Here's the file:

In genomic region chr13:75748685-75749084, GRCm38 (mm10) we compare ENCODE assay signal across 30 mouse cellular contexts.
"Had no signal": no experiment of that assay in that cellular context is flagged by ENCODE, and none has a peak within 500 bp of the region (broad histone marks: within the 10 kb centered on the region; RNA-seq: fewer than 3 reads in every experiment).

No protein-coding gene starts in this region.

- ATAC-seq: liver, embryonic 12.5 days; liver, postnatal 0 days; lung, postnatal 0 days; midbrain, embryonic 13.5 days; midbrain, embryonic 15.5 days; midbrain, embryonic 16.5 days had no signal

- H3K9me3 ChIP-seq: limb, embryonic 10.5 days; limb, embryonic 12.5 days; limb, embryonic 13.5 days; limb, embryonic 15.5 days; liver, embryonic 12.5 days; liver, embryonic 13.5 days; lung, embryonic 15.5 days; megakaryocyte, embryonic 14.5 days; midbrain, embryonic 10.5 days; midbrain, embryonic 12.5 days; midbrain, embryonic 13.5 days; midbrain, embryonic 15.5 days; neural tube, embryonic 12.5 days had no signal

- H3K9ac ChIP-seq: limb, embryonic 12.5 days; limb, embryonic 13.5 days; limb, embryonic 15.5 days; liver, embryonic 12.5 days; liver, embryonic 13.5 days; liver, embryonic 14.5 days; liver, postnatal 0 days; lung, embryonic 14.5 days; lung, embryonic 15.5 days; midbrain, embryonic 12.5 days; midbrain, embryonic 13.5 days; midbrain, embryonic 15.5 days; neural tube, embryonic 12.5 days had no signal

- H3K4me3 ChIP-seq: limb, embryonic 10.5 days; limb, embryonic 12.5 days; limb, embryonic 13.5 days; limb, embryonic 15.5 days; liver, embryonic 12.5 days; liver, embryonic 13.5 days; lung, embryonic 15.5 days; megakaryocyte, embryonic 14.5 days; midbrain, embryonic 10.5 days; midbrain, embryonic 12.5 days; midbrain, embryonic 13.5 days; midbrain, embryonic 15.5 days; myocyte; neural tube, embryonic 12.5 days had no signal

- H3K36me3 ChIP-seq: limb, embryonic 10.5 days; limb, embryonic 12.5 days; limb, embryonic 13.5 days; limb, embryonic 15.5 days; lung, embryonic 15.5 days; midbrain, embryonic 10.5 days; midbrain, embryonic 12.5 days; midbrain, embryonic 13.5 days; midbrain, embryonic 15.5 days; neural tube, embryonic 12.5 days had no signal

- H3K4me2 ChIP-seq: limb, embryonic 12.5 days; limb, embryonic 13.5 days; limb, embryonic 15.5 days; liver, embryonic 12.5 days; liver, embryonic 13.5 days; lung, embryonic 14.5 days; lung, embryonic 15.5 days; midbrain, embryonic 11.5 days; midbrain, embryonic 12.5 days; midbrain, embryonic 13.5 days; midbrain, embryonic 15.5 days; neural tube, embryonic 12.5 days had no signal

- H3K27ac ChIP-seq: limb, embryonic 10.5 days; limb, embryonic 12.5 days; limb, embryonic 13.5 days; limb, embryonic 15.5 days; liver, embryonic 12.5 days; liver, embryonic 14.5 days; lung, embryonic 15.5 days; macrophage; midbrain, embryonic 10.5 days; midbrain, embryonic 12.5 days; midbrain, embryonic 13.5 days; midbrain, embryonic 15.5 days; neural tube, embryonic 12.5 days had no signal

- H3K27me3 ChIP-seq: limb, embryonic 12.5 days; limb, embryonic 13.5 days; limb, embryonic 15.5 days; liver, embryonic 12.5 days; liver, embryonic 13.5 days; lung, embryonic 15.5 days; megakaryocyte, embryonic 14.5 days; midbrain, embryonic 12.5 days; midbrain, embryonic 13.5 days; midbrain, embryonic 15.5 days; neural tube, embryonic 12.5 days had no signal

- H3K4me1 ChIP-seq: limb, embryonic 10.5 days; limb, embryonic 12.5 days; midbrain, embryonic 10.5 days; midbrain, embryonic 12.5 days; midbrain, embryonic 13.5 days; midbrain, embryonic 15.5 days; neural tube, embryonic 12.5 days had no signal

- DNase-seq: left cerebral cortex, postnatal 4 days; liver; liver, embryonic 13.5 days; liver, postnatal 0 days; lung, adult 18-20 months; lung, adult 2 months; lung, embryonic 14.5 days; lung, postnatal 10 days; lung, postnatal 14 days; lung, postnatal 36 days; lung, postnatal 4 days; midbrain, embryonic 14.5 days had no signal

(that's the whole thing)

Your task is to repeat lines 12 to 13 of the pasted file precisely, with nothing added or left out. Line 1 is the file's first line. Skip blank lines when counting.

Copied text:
- H3K4me1 ChIP-seq: limb, embryonic 10.5 days; limb, embryonic 12.5 days; midbrain, embryonic 10.5 days; midbrain, embryonic 12.5 days; midbrain, embryonic 13.5 days; midbrain, embryonic 15.5 days; neural tube, embryonic 12.5 days had no signal

- DNase-seq: left cerebral cortex, postnatal 4 days; liver; liver, embryonic 13.5 days; liver, postnatal 0 days; lung, adult 18-20 months; lung, adult 2 months; lung, embryonic 14.5 days; lung, postnatal 10 days; lung, postnatal 14 days; lung, postnatal 36 days; lung, postnatal 4 days; midbrain, embryonic 14.5 days had no signal